Why I support Joe Biden for president


By Stuart E. Eizenstat

I have worked with Joe Biden for over 40 years, both when he was a U.S. senator and vice president. Having devoted a substantial part of my life to government and beyond, to supporting Holocaust survivors and to strengthening the Israel-U.S. relationship, I strongly support him as president of the United States. He is the only Democratic candidate who reflects Jewish values of social justice and tikkun olam. He has been a lifelong champion in the fight against global anti-Semitism; he led the historic effort to assist American Holocaust survivors; and he has been an unconditional supporter of Israel.

For Joe, a key motivating factor in deciding to enter the 2020 presidential race was the horrifying neo-Nazi, anti-Semitic demonstration in Charlottesville, and President Trump’s statement that there were “very fine people” on both sides.

The growth of anti-Semitic incidents since then has been a significant theme in Joe’s campaign as well as bringing the country together and restoring American values such as tolerance and respect for the rule of law. Likewise, he has spoken out forcefully and repeatedly against the boycott, divestment, sanctions (BDS) movement, another form of anti-Semitism, which seeks to delegitimize Israel as a Jewish state and uniquely hold it out for opprobrium.


During the Clinton and Obama-Biden administrations, I led the negotiations to provide belated justice to Holocaust survivors and, together with my ongoing role as special negotiator for the Jewish Claims Conference with Germany, have negotiated over $17 billion in recoveries.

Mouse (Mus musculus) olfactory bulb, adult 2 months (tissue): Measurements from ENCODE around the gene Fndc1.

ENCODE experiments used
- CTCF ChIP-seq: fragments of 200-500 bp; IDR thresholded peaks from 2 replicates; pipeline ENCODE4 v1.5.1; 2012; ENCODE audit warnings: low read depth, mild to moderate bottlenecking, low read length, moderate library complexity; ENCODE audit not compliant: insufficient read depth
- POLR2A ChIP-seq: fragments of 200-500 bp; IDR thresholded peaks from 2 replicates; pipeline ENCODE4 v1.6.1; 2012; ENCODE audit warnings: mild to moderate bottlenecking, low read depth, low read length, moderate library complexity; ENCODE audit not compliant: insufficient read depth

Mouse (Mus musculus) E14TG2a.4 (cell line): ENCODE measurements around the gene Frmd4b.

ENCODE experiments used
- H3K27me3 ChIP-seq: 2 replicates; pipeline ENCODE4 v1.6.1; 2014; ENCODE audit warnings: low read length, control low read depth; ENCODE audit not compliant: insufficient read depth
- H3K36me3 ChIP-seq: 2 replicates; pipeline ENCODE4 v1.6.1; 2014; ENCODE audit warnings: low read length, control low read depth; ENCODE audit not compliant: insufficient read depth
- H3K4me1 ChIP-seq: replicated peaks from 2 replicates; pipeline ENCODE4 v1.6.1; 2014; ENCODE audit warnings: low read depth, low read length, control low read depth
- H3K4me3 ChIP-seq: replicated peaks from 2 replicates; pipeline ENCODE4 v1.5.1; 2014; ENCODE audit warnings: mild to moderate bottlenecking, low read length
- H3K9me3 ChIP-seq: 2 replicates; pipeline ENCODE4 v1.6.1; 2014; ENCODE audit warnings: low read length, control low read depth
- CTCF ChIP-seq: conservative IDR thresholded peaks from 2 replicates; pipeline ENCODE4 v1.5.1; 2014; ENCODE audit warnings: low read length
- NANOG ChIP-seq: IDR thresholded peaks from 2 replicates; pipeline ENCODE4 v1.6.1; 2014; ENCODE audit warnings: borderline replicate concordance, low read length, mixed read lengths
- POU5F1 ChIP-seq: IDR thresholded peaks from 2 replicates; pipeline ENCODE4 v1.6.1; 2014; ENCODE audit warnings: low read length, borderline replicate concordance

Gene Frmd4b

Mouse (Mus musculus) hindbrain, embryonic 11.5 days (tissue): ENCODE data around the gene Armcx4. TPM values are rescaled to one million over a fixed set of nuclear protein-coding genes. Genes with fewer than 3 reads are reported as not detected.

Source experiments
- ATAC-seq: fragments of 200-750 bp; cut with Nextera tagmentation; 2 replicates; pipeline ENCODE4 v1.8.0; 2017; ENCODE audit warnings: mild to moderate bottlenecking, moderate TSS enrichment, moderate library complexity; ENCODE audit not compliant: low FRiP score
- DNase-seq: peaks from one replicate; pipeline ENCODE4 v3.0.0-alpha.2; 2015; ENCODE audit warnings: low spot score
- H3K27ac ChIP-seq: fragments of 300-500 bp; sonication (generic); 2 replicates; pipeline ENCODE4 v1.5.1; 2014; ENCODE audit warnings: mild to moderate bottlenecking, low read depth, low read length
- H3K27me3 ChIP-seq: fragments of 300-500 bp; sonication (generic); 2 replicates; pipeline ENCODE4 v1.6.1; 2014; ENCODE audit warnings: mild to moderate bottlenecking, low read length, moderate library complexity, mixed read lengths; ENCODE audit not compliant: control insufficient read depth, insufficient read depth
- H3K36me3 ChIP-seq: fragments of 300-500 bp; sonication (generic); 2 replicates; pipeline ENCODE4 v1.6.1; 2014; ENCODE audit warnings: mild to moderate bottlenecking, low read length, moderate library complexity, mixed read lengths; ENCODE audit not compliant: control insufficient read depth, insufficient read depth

Joe Biden was my strongest supporter. In 2013, he launched an unprecedented initiative that came to fruition in 2015 for the U.S. government to aid poor, elderly Holocaust survivors in our country, more than a third of whom live in or near the poverty line in their advanced years, after suffering so greatly in their youth. The Biden-led initiative resulted in $12 million being allocated to the Jewish Federations of North America for survivors in need of help. Combined with matching private funds, this supported $4.1 million annually for crucial services to survivors.

His support for a Jewish state began as a young boy at his parent’s table, and ever since, Joe Biden has been the staunchest supporter of Israel. His first foreign trip as a freshman senator was to Israel on the eve of the 1973 Yom Kippur War, where he met Prime Minister Golda Meir and saw, in his own words, the “sense of vulnerability, the constant fear of attack.” He worked tirelessly in Congress and as vice president to ensure that Israel always had a qualitative military edge, including funding for the life-saving Iron Dome anti-missile system. His leadership was essential in the decision by the Obama-Biden administration to boost U.S. military aid to Israel to historic levels of $3.8 billion for 10 years.

Joe believes, as do I, that a two-state solution is essential to maintain Israel as a democratic, majority Jewish state, and that continued settlement expansion in the West Bank, outside the established three major settlement blocs, takes us further from this goal. But critically, almost alone among the Democratic presidential candidates, Joe Biden unequivocally opposes conditioning Israel’s military aid on its settlement policy. He recognizes that U.S. military assistance helps protect Israel from threats from its dangerous enemies: Hamas in Gaza, radicals on the West Bank, Hezbollah in Lebanon, supported by over 100,000 Iranian missiles, and Iran itself in Syria.